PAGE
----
There's nothing worse than laying in bed at night tired, but unable to fall asleep. For the average person, living with a few days or even a week of intermittent insomnia is normal. Life stresses can cause the mind to race in all directions, but when you're pregnant, insomnia may have a deeper effect than just a few days of fatigue. Researchers believe there could be a link between insomnia and preterm birth; particularly if the insomnia occurred around the 20th week of pregnancy.
The study, which was published in the Journal of Women's Health, gatheredinformation from women in the 20th and 30th week of gestation. Information about delivery of the pregnancy was also noted. Before taking other factors into consideration, insomnia in the 20th week of gestation appeared to be linked with preterm delivery. However, when researchers considered things like depression, previous preterm birth and environmental factors into consideration, the correlation no longer appeared statistically significant.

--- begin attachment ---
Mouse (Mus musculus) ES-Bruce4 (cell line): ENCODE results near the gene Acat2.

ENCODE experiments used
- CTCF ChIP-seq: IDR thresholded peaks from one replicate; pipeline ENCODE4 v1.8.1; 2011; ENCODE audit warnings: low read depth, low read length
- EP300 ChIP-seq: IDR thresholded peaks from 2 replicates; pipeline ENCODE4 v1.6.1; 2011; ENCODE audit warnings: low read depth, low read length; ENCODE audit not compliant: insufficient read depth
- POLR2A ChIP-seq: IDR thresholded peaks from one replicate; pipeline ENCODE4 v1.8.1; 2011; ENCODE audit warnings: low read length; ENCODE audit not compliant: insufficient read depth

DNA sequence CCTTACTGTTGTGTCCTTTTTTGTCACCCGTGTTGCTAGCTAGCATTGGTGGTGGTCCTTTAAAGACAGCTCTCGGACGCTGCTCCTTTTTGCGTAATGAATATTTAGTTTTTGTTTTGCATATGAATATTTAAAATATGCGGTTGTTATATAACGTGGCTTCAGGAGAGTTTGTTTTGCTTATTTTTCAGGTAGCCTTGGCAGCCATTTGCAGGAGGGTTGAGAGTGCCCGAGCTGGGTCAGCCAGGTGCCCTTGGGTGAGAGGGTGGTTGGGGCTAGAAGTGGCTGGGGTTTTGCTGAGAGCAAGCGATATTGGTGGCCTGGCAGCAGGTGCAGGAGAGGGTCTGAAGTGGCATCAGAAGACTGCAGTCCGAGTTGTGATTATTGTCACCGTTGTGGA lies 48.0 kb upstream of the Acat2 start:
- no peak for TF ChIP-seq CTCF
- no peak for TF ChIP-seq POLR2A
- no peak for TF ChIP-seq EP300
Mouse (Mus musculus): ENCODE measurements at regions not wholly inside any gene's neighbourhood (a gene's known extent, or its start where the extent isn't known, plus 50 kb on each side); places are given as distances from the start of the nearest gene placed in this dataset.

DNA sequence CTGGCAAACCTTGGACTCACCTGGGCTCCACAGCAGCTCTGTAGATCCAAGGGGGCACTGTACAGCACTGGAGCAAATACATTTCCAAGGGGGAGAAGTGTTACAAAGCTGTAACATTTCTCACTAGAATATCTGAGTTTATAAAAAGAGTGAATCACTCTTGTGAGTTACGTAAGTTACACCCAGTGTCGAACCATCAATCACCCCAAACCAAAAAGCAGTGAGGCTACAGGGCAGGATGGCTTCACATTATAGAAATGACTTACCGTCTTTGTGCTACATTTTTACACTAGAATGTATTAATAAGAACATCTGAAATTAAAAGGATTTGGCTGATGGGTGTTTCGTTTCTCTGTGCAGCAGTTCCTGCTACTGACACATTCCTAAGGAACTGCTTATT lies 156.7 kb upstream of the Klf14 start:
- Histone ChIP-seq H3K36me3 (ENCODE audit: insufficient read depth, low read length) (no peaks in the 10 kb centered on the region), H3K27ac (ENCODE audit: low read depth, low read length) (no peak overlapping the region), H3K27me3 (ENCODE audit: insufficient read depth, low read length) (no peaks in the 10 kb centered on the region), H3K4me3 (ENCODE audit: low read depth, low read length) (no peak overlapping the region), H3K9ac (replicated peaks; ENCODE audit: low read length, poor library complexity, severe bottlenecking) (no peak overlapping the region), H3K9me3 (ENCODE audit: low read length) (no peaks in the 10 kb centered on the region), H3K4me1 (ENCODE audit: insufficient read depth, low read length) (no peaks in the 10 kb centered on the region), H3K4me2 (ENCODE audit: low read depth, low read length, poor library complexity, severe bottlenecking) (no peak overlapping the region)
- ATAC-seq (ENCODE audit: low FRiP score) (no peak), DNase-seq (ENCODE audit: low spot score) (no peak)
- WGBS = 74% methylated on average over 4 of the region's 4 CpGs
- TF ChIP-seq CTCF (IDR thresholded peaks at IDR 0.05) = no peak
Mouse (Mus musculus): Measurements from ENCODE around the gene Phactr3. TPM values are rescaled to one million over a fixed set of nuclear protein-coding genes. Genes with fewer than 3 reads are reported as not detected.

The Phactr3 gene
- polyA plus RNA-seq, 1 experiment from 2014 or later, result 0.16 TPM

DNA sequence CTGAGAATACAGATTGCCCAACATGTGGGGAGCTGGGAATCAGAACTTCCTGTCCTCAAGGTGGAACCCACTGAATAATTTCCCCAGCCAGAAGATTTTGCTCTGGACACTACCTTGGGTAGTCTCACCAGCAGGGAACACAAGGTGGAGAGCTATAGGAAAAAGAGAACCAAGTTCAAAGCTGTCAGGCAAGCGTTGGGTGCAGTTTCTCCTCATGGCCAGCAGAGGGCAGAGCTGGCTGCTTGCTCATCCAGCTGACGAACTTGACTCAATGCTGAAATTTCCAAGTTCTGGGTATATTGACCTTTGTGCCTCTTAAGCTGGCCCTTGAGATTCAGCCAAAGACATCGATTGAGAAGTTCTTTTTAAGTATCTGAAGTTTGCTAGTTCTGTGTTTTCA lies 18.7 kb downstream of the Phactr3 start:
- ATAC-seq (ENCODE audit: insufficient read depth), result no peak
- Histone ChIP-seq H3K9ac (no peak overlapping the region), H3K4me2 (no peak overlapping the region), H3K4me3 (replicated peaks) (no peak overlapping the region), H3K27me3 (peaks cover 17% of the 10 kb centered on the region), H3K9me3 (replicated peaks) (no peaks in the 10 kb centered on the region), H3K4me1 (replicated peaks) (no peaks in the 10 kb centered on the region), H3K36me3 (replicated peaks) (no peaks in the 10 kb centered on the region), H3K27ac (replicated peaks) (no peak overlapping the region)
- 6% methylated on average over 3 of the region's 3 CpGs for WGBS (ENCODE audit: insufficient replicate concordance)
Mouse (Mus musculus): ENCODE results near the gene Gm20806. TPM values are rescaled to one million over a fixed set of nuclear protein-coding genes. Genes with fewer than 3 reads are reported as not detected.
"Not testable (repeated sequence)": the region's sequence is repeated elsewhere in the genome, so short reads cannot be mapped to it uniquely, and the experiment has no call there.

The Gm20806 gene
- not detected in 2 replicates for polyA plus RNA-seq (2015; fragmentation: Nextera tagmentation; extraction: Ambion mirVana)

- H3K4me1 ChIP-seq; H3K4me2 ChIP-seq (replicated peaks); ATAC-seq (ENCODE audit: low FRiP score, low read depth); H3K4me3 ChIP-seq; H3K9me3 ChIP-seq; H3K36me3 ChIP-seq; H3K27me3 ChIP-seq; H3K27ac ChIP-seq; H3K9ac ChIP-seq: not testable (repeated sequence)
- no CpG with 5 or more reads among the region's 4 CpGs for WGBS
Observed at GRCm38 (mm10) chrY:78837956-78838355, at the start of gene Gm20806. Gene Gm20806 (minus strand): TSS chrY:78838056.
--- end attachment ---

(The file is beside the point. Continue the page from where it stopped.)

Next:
Are Researchers Missing the Point?
Some of the factors taken into consideration in the study included employment, marital status and depression. Depending on which side of the fence the participants fell, these factors could point toward the true cause of insomnia – stress. Stress has a constant looming effect on the psyche and that can wreak havoc on ability to fall asleep and stay asleep.
Lacking good sleep can cause fatigue, loss of fine motor function and reduced ability to perform even mundane daily tasks, over time. But when there is another life to take care of – a life that lives inside of the body you're caring for, sleep takes on a whole new meaning. Proper sleep is essential to a healthy, full-term pregnancy, which means pregnant women need to talk with their physician about insomnia and take the proper steps to diagnose and resolve the problem early to reduce possible preterm birth.
Source: Michele L. Okun PhD, James F. Luther MA, Stephen R. Wisniewski PhD, Dorothy Sit MD, Beth A. Prairie MD MPH, Katherine L. Wisner MD MS. Disturbed Sleep, a Novel Risk Factor for Preterm Birth? J Womens Health (Larchmt). 2012 January; 21(1): 54–60. doi: 10.1089/jwh.2010.2670.